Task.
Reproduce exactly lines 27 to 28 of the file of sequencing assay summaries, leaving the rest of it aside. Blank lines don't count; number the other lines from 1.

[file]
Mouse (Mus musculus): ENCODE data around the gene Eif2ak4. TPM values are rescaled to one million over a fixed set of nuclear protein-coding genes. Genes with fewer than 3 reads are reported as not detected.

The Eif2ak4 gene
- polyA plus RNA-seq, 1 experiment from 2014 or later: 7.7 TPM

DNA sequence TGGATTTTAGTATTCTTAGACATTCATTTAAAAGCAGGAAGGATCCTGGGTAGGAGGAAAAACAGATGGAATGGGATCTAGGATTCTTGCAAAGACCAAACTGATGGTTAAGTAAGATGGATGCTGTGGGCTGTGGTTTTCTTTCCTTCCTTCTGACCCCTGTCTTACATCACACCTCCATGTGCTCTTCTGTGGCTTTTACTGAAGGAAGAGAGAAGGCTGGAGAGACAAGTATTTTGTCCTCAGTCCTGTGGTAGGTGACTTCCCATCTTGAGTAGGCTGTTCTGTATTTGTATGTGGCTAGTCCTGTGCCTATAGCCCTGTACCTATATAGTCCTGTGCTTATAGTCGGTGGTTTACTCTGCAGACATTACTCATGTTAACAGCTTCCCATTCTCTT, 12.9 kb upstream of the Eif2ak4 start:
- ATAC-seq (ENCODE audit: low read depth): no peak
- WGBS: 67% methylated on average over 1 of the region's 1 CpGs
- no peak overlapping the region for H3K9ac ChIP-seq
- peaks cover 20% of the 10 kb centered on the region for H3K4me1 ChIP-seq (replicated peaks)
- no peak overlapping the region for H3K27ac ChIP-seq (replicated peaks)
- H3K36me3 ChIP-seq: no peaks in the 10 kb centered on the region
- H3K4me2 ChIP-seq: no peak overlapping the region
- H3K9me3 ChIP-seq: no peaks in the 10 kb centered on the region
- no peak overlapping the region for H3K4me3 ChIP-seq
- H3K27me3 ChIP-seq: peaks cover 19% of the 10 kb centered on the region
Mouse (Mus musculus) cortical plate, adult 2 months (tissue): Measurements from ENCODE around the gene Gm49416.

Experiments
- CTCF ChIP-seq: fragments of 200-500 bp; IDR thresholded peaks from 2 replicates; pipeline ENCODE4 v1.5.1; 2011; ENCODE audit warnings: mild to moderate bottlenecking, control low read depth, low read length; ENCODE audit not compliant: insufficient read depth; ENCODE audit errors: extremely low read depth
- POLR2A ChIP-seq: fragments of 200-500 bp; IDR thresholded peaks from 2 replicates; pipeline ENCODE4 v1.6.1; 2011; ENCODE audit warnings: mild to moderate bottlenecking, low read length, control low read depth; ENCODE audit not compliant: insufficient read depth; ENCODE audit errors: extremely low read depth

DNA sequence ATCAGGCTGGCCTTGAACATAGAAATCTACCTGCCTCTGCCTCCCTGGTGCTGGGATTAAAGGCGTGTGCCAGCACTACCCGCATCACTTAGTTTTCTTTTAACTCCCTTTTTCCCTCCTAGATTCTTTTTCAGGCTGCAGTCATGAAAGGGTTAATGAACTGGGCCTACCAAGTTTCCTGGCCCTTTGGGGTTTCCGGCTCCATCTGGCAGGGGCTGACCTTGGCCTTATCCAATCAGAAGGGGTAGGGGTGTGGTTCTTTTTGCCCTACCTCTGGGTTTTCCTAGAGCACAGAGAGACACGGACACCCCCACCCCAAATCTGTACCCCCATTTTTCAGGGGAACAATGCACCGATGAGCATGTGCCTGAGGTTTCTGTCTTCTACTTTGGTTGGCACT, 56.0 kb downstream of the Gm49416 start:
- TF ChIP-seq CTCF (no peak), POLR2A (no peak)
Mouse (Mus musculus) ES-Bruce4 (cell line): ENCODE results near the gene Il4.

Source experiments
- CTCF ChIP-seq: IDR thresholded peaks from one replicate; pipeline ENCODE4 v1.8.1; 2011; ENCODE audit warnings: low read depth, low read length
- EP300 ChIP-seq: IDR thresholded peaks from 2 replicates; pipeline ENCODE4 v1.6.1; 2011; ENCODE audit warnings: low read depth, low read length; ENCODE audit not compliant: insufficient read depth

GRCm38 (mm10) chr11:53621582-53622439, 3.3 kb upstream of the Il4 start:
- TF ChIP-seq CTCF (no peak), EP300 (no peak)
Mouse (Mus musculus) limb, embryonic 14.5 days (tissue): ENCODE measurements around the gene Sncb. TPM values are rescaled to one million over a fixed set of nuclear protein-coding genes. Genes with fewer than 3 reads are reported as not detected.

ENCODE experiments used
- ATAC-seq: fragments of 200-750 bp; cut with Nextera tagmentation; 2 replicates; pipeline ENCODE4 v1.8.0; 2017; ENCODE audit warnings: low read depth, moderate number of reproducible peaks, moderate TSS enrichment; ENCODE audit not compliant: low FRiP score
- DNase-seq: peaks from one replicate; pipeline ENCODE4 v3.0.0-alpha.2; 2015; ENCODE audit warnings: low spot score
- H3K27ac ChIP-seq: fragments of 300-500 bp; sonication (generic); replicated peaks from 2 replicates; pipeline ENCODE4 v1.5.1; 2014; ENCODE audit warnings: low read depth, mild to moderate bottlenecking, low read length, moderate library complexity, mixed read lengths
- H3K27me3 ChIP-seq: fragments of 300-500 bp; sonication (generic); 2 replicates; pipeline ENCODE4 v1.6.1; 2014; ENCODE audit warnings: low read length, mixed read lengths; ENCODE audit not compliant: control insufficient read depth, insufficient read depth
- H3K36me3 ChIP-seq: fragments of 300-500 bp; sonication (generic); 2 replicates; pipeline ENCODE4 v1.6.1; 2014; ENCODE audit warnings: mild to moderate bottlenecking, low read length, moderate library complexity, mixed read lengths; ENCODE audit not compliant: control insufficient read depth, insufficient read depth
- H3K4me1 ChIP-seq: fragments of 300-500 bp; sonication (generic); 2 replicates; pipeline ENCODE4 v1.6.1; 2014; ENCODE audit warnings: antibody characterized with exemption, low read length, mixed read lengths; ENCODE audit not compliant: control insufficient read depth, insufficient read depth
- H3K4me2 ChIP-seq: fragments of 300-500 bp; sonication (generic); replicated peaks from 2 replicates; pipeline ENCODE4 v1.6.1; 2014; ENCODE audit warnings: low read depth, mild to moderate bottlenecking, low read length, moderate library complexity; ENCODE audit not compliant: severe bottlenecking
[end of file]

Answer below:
Mouse (Mus musculus) limb, embryonic 14.5 days (tissue): ENCODE measurements around the gene Sncb. TPM values are rescaled to one million over a fixed set of nuclear protein-coding genes. Genes with fewer than 3 reads are reported as not detected.

ENCODE experiments used